Oncotarget

Clinical Research Papers:

Associations between serum bilirubin levels and essential trace elements status in an adult population

You-Fan Peng and Ye-Sheng Wei _

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Oncotarget. 2017; 8:81315-81320. https://doi.org/10.18632/oncotarget.18351

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Abstract

You-Fan Peng1 and Ye-Sheng Wei1

1Department of Laboratory Medicine, Affiliated Hospital of Youjiang Medical University for Nationalities, Baise City, China

Correspondence to:

Ye-Sheng Wei, email: yeshengwei_100@sina.com

Keywords: serum bilirubin, serum iron, serum copper, serum zinc

Received: October 07, 2016     Accepted: May 22, 2017     Published: June 02, 2017

ABSTRACT

Objective: This paper aims to evaluate the relations between serum bilirubin and essential trace elements in an adult population.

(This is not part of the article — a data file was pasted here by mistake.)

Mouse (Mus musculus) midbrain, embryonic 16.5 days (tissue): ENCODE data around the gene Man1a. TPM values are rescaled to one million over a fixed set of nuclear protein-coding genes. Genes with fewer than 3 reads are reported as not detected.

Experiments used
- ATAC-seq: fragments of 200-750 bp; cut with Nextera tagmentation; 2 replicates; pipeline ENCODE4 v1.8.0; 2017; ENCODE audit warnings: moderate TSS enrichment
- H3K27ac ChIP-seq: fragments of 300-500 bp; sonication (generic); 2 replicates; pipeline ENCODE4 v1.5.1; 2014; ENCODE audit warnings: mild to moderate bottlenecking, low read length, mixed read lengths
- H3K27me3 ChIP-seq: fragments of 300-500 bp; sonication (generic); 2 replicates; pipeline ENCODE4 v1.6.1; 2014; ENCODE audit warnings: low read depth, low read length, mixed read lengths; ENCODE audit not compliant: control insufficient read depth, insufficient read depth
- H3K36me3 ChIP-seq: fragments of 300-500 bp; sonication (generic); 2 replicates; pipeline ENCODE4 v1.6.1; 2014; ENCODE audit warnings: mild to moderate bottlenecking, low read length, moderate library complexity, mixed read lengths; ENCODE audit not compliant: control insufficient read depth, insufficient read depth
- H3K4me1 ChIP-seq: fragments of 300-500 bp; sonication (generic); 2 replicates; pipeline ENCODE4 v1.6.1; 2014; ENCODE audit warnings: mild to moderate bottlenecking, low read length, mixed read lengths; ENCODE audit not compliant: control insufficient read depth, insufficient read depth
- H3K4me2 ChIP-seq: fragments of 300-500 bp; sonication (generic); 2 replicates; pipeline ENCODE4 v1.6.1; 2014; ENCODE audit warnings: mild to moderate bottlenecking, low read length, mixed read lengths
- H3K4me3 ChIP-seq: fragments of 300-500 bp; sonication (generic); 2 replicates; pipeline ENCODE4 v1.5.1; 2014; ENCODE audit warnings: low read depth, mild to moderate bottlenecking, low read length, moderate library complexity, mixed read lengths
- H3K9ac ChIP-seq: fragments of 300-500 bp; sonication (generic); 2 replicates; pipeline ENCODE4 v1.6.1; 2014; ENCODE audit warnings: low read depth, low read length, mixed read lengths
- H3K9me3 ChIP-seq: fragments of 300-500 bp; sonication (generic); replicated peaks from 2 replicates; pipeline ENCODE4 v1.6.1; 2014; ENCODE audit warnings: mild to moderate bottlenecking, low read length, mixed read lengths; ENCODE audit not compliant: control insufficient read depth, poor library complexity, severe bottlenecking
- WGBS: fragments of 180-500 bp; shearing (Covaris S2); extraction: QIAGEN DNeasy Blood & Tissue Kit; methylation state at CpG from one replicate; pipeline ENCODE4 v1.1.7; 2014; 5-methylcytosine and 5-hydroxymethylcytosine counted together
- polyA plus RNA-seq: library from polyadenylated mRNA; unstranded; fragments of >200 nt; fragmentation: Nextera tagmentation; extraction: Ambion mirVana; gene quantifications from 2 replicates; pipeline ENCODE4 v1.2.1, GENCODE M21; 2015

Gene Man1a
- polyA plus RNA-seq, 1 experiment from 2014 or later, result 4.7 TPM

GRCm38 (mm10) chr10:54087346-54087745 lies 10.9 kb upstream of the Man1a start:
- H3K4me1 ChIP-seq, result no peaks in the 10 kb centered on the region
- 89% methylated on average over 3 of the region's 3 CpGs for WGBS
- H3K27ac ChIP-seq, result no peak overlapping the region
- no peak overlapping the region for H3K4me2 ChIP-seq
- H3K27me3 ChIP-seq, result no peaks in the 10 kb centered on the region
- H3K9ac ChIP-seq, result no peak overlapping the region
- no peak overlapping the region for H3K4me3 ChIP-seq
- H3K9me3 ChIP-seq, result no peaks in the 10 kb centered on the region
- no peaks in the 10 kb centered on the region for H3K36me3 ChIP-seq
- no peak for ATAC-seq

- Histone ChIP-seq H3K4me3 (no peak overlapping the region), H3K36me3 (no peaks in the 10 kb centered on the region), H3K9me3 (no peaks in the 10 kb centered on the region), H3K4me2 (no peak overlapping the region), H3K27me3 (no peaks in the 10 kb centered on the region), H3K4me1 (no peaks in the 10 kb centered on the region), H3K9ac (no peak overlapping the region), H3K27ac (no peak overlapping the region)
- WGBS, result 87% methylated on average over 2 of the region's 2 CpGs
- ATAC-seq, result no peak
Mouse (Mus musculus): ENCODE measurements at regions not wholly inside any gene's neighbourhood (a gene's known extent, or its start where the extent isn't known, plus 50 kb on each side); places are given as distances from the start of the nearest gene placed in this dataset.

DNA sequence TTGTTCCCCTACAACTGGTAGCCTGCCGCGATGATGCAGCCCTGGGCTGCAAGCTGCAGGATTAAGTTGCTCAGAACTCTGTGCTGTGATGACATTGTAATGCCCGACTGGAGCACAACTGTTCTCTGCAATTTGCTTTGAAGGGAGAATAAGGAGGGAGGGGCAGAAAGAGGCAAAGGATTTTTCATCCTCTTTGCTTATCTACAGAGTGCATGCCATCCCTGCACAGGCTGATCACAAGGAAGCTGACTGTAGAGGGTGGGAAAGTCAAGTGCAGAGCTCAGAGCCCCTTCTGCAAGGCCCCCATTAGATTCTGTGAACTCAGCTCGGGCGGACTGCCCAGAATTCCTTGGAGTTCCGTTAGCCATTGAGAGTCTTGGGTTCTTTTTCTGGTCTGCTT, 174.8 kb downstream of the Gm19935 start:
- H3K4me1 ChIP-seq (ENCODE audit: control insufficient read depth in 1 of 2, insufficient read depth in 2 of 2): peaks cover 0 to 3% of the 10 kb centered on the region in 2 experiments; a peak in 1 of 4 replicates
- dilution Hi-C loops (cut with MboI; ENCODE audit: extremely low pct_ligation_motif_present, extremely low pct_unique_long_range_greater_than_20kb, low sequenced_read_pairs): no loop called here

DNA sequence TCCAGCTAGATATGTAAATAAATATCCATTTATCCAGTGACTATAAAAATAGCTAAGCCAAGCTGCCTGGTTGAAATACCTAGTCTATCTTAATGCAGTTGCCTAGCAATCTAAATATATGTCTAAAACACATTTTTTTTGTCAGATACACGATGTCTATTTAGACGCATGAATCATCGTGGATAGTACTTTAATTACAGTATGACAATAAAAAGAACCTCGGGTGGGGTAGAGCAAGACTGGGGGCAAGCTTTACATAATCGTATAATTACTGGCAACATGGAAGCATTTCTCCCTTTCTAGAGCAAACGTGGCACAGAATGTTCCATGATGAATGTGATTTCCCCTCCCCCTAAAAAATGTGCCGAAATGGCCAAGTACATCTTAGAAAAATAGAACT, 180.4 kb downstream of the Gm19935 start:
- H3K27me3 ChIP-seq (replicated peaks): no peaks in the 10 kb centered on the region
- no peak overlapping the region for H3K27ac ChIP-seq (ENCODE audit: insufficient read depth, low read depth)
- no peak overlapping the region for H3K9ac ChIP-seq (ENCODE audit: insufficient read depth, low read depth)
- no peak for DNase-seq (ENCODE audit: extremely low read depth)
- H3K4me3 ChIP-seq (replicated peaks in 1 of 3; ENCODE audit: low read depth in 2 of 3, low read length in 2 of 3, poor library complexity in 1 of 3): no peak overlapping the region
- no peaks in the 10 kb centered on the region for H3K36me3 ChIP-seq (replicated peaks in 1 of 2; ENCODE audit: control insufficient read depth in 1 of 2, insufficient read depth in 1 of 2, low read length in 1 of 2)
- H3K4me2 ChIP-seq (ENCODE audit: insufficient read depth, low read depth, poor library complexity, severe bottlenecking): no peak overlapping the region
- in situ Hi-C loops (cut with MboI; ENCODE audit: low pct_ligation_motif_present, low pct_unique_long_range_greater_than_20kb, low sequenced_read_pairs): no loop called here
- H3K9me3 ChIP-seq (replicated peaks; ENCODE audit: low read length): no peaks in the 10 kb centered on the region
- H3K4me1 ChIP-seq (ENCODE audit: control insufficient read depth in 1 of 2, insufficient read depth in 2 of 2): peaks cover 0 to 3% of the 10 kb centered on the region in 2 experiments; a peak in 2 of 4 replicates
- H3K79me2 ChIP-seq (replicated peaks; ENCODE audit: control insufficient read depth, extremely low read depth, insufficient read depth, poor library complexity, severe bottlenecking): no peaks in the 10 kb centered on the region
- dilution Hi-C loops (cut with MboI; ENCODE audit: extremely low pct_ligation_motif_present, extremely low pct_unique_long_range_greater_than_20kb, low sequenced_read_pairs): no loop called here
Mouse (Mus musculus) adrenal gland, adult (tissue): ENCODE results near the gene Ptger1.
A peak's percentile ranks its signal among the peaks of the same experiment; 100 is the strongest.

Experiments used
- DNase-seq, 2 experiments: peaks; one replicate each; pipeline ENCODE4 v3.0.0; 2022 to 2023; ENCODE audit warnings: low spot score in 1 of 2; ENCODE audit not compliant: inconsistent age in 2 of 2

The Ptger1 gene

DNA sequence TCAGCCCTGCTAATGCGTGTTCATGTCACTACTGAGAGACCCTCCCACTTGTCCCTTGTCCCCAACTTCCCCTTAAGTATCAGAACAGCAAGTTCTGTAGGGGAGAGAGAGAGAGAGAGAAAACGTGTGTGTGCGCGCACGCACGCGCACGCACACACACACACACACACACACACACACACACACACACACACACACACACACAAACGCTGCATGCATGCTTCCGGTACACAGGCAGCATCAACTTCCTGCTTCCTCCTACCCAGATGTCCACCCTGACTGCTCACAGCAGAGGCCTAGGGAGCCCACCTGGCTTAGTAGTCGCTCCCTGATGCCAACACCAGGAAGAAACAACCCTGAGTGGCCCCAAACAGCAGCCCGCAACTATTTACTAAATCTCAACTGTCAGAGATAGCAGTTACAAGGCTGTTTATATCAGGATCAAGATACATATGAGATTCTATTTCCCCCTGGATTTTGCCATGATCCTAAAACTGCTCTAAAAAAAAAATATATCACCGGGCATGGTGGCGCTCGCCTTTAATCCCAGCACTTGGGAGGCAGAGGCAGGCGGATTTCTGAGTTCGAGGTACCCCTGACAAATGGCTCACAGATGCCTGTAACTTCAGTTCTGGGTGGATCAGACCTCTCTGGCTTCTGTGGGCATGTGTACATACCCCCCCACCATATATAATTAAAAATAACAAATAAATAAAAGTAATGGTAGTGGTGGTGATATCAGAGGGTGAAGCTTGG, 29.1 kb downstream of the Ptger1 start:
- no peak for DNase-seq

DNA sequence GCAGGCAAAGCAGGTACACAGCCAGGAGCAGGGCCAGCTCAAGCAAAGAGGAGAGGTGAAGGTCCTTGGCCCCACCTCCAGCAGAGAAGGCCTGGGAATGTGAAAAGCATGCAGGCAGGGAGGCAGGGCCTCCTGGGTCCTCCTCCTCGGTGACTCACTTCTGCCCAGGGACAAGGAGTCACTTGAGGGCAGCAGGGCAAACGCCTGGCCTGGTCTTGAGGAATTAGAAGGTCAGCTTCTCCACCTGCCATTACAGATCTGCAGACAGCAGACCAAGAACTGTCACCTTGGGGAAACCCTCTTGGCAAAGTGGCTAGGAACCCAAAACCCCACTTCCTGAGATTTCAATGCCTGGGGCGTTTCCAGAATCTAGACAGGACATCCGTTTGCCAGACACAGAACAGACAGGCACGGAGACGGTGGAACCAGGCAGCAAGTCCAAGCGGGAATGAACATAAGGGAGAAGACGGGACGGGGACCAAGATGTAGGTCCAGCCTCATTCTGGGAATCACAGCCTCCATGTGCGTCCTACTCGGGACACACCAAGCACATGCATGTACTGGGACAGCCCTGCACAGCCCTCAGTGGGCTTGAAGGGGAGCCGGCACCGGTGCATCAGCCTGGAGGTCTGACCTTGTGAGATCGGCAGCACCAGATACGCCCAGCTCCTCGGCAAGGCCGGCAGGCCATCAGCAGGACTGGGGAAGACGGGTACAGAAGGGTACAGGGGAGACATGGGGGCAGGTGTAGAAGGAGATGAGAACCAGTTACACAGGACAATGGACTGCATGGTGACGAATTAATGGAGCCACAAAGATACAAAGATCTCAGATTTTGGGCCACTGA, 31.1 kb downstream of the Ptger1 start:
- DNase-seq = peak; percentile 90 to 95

Results: Demographic and clinical data were stratified according to the median of serum bilirubin concentrations (50th percentiles). There were statistical differences in regarding with age, body mass index, white blood count, hemoglobin, mean corpuscular hemoglobin, alanine aminotransferase, creatinine, high-sensitivity C-reactive protein, iron, zinc and copper. Studying the correlation of serum bilirubin levels with iron, zinc, copper and high-sensitivity C-reactive protein, we found positive correlations for iron and zinc, and negative correlations for high-sensitivity C-reactive protein and copper in whole participants. Similar results of correlation analysis were repeated when the further analyses were performed separately for subjects with high and low serum bilirubin concentrations. Similar results were also observed in gender-based stratified analysis. Multiple linear regression analysis revealed that serum bilirubin levels were independently correlated with serum iron, zinc and copper.

Materials and Methods: The cross-sectional study involved 264 healthy subjects.

Conclusions: The current study demonstrated that serum bilirubin within the reference range is correlated with iron, zinc and copper in an adult population, regardless of potential confounders.


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PII: 18351